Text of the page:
We'll look at how you can access the raw HTML5 Canvas in GIF Loop Coder and use it to draw whatever you want, in addition to the animated shapes that are a core part of GLC.
While it's very easy to use the built-in shape objects GIF Loop Coder offers, sometimes you need the flexibility to do something more complex.
There are two functions that allow you to do pretty much whatever you want to with the raw HTML5 canvas that GLC uses. These functions are onEnterFrame and onExitFrame.
Starting with a new file, I'm adding the line GLC onEnterFrame = function t. This onEnterFrame function will now be called once every frame, just as GLC starts rendering a frame.
The t parameter is the t value that gets used for the animation interpolation. We can log that to the console. Then, open the console and watch the value of that change.
To draw on GLC's canvas, access the glc.context object, which is a 2D rendering context that GLC is using. We can say GLC fillStyle = red. GLC fillRect 100, 100, 100, 100. Yes, we've drawn a rectangle.
You can manually use the t value to create your own animations here. For example, instead of a static 100 for the exposition, I can say t times width. Now, the rectangle's moving.
For a simple example like this, there's no real benefit to not using a built-in render list add functions. Let's do something more complex, like a very basic 3D renderer.
First, I'll make a bunch of 3D points. They'll be stored in an array called points. I'll loop through 50 times and make each point an object with X,Y, and Z properties. Each set will run a value between -200 and 200.
In the onEnterFrame function, I'll save the context, translate it to the center of the canvas, set the stroke style to black, and begin a path. I'll loop through the points array and get a reference to each point.
I'll have to project each 3D point on to the 2D canvas. I won't go into the details of this much, but I'll use the Z value or depth of each point to calculate a scale. I'll say GLC context line two, px times scale, py times scale. Once Z is higher, the scale will be smaller. The points will be scaled smaller and appear closer to the center of the canvas.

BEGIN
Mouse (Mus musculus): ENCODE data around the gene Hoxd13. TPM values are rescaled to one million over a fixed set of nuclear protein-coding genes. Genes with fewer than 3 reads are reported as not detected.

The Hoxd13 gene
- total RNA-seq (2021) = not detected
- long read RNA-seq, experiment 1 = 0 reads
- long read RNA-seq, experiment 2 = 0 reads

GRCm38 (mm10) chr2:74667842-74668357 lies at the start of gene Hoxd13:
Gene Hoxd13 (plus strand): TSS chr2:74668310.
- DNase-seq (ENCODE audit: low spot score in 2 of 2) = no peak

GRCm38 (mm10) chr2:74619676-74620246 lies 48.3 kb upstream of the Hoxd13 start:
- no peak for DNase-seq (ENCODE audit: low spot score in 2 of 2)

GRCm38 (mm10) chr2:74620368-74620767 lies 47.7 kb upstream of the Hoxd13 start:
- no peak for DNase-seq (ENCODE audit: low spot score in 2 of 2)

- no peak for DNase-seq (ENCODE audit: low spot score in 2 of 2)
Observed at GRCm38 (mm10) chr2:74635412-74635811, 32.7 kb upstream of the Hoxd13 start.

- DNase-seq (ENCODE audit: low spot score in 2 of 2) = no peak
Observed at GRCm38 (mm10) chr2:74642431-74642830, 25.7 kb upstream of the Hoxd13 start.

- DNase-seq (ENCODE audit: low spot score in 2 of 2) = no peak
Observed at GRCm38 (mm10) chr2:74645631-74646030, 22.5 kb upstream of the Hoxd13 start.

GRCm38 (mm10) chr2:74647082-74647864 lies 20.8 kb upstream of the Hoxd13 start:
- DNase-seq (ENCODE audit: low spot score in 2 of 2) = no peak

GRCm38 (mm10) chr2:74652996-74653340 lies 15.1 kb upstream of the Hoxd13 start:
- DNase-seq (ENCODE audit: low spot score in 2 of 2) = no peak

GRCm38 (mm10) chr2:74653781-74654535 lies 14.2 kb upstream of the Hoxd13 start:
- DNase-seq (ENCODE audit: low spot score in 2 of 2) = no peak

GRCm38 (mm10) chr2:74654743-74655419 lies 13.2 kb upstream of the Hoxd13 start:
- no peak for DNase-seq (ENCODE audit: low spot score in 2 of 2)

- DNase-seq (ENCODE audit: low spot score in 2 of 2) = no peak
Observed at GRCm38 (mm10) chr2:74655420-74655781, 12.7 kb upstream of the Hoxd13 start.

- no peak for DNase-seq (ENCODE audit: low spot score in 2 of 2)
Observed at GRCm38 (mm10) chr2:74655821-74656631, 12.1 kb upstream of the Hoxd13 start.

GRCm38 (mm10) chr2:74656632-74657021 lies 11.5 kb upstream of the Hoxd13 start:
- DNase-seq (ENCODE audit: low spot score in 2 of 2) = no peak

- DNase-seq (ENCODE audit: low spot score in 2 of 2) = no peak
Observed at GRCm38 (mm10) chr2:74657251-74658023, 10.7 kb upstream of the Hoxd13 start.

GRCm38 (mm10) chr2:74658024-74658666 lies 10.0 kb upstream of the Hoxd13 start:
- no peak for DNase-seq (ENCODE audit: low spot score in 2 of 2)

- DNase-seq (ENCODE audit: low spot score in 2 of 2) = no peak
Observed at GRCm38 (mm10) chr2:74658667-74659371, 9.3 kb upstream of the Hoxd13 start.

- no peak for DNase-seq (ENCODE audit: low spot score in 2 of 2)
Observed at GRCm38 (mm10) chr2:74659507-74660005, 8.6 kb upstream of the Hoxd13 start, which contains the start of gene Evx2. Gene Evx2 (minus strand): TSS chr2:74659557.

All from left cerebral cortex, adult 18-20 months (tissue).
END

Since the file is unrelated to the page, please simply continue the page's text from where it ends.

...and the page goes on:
Finally, when all the lines are drawn, I'll call GLC context stroke and restore. There you go. A bunch of random 3D points connected by lines. Actually, it looks like a bunch of 2D lines. Maybe if we rotate the points, they'll see more three-dimensional.
I'll throw in a call to rotate the top of onEnterFrame. We'll define that function. Again, this is going to loop through the points array and get a reference to each one. Note that there's a ton of optimization that can be done here. I'm keeping it simple and clear.
We need to do some 3D coordinate rotation. Again, there's no time to dive into details. This is a standard formula to rotate a given point around the origin by a given angle. This is based on 3D matrix multiplication, paired down to the essential elements we need for rotation.
We're rotating around the Y-axis. This will give us new X and Z values. We'll assign those back to the original point object. Run it again and now we have something that actually looks 3D.
I mentioned two functions, onEnterFrame and onExitFrame. What's the difference? The sequence of actions GLC does in each frame is, one, clear the screen. Two, run the onEnterFrame function. Three, render any shapes in the render list. Finally, four, run the onExitFrame function.
I'll add a shape to the canvas to see this in action, a yellow rectangle. You can see that the 3D lines are drawn. The yellow rectangle is drawn on top of them.
If you want your custom drawing to appear on top of the render list shapes, put it on the onExitFrame function. I'll do that now. You can see that the 3D lines are drawn on top of the yellow rectangle.
As a note, you can have an onEnterFrame and onExitFrame in render list shapes on the same sketch, essentially giving you three layers to draw on.